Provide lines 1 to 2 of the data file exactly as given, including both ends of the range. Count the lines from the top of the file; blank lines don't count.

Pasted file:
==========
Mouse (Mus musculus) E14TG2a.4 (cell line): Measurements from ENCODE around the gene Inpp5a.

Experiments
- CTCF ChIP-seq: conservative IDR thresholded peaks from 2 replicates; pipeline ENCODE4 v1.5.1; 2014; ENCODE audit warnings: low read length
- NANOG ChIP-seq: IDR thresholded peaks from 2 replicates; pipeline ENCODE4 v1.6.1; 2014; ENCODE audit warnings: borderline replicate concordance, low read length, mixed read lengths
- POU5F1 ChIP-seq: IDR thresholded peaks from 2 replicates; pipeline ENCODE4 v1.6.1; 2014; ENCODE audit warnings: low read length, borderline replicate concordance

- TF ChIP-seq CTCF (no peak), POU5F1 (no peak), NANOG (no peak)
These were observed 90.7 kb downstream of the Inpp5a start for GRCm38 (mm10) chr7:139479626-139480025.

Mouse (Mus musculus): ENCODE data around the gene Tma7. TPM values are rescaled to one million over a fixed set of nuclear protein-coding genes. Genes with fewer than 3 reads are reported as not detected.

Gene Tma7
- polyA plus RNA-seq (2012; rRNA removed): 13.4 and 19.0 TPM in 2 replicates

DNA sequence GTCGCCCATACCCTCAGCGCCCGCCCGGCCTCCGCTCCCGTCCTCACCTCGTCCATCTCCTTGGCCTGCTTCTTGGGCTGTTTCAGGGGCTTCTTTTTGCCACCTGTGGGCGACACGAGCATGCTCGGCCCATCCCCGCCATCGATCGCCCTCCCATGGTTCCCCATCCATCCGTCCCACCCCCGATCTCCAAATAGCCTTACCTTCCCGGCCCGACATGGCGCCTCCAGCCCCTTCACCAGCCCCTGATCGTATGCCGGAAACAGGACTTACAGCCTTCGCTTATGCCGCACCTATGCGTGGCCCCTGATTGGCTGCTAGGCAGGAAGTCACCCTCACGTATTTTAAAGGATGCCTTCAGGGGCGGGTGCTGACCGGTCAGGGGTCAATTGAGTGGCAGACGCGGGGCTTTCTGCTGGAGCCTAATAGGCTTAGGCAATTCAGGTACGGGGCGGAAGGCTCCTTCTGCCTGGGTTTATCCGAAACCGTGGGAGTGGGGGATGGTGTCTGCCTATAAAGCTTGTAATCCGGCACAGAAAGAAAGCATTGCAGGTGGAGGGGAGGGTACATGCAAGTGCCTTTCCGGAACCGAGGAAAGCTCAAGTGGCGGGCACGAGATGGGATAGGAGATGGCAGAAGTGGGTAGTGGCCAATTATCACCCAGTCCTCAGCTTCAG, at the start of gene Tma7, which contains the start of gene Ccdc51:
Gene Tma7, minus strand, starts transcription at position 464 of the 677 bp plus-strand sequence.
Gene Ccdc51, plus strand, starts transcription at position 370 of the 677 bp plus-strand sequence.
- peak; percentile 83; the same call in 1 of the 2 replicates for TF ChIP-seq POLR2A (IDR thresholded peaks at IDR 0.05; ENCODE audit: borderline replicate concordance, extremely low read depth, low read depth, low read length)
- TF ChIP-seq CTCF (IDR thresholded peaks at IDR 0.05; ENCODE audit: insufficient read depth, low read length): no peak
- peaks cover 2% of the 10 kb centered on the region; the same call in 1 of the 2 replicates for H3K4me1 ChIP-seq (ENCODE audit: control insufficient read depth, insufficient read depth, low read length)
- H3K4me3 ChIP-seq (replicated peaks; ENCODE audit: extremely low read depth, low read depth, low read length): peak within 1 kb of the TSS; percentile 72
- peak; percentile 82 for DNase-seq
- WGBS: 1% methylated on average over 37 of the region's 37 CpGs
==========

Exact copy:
Mouse (Mus musculus) E14TG2a.4 (cell line): Measurements from ENCODE around the gene Inpp5a.

Experiments